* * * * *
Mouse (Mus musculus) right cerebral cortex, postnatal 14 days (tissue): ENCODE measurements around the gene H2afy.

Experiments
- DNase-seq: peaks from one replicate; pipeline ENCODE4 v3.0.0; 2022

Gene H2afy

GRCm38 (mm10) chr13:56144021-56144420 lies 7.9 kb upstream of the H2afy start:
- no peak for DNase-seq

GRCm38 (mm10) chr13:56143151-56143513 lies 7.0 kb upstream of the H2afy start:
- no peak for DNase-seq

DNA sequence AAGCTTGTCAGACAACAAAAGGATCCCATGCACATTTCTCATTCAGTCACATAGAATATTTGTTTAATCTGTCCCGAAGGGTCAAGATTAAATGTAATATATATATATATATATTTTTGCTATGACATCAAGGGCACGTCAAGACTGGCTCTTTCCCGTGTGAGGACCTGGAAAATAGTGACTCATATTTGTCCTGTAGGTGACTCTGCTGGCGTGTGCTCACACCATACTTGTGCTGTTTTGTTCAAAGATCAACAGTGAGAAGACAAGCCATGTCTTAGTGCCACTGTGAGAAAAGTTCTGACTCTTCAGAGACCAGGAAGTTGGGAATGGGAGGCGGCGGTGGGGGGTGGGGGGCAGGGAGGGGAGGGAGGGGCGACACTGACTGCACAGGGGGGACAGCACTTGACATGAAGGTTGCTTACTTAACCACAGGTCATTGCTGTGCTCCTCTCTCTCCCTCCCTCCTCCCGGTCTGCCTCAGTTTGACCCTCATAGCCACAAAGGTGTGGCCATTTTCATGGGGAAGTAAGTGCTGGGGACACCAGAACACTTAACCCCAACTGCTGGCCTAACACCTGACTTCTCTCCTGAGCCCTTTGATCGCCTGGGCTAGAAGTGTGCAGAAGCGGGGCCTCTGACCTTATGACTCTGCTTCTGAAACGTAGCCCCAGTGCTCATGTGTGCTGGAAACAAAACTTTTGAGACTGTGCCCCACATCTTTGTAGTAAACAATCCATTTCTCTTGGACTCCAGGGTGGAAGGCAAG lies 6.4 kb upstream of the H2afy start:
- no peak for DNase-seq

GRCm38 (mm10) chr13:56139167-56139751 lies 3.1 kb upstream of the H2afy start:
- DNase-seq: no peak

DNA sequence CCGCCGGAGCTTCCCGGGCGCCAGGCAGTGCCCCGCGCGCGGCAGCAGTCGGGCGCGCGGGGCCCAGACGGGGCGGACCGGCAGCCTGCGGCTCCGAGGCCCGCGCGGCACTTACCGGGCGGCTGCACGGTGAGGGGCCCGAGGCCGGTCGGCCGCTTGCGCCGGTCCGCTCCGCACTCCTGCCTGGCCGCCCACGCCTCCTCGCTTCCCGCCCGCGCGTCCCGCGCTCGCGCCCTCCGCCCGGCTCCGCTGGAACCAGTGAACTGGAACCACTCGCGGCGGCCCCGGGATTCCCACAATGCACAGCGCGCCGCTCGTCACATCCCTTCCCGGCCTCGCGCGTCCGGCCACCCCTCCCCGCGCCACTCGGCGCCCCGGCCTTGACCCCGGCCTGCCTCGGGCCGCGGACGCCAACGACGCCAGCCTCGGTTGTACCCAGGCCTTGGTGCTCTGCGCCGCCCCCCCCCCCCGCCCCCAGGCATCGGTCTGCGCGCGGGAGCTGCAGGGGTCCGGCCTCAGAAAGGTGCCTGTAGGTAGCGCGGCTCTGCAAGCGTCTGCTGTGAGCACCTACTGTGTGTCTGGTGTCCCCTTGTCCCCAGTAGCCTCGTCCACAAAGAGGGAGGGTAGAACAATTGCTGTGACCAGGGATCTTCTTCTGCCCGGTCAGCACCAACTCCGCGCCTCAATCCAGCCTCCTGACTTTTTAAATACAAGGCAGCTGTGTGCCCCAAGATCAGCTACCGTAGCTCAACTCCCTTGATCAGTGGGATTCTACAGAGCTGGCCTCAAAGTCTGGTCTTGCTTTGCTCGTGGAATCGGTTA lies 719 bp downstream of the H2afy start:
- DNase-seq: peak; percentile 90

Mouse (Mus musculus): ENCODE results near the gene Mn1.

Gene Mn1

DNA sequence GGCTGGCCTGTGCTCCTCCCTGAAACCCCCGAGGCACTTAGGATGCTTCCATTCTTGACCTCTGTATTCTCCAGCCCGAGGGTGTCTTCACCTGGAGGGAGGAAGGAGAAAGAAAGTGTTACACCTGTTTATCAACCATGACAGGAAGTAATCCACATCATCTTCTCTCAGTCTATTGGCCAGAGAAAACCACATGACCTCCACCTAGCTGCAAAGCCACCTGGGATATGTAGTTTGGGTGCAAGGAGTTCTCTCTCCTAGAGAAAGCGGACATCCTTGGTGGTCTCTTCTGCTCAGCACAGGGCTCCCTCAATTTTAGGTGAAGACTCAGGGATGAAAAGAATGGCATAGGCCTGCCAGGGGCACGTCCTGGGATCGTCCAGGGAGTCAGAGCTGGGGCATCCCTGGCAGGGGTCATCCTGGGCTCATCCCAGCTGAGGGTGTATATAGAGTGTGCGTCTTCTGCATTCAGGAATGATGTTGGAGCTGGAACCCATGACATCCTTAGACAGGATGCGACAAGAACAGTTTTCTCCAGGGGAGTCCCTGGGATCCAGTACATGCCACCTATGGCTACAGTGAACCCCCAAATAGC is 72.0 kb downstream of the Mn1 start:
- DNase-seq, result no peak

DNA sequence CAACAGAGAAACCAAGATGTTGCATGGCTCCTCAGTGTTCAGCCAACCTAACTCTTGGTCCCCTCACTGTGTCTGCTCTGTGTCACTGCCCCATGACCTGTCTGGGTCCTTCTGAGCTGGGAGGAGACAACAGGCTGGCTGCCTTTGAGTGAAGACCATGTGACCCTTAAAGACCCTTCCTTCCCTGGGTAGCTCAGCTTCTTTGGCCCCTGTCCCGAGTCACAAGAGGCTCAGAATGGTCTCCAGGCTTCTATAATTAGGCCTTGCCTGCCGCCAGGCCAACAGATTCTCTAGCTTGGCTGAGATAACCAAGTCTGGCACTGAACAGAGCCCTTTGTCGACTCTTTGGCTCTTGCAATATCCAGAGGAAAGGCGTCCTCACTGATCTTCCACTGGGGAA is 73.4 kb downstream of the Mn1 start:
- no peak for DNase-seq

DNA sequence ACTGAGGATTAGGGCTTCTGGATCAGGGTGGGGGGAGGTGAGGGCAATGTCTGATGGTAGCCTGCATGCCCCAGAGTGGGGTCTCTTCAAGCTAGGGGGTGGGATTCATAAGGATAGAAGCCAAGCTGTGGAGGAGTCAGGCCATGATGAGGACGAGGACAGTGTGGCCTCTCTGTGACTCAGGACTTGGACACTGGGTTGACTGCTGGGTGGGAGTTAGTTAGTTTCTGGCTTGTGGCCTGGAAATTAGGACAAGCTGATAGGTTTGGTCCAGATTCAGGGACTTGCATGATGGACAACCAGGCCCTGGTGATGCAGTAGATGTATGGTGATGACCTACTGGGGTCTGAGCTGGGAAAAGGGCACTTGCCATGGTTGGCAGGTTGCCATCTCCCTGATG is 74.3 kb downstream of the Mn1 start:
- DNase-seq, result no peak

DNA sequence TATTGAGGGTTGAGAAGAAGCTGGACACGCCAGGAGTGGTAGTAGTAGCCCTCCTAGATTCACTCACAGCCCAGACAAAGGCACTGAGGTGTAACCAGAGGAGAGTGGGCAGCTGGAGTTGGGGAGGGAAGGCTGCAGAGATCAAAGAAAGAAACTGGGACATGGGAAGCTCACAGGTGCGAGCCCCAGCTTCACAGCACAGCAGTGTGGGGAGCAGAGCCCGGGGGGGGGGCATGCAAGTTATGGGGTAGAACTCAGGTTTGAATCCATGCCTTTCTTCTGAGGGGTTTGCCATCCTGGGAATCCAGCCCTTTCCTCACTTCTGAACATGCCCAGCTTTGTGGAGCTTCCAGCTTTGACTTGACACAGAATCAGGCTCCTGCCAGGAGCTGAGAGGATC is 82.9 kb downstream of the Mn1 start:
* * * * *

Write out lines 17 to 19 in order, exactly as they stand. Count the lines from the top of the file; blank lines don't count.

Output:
DNA sequence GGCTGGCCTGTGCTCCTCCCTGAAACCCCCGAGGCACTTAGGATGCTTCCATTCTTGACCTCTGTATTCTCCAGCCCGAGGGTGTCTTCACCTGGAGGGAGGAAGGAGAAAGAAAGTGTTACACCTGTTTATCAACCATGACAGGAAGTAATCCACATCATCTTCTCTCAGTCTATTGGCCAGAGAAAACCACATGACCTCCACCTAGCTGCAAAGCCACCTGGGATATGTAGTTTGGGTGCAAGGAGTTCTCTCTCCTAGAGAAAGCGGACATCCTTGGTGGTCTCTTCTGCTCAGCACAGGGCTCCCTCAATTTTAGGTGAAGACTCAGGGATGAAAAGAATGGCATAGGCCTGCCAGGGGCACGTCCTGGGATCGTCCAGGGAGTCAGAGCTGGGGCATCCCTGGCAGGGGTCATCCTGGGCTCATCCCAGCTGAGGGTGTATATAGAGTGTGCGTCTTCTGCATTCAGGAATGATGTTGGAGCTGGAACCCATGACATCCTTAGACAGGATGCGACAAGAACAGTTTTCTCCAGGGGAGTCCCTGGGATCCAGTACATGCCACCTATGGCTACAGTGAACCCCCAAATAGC is 72.0 kb downstream of the Mn1 start:
- DNase-seq, result no peak

DNA sequence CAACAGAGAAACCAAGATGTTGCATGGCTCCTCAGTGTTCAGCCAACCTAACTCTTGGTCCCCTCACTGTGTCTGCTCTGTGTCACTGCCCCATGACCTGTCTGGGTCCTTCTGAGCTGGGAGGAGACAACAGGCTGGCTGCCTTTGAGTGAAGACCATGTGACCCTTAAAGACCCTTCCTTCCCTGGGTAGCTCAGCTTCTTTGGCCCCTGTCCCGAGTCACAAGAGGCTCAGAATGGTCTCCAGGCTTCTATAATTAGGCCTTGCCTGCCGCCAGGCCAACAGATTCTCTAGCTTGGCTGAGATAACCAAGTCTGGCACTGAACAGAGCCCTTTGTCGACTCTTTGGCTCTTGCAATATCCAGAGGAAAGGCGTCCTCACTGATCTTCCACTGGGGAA is 73.4 kb downstream of the Mn1 start: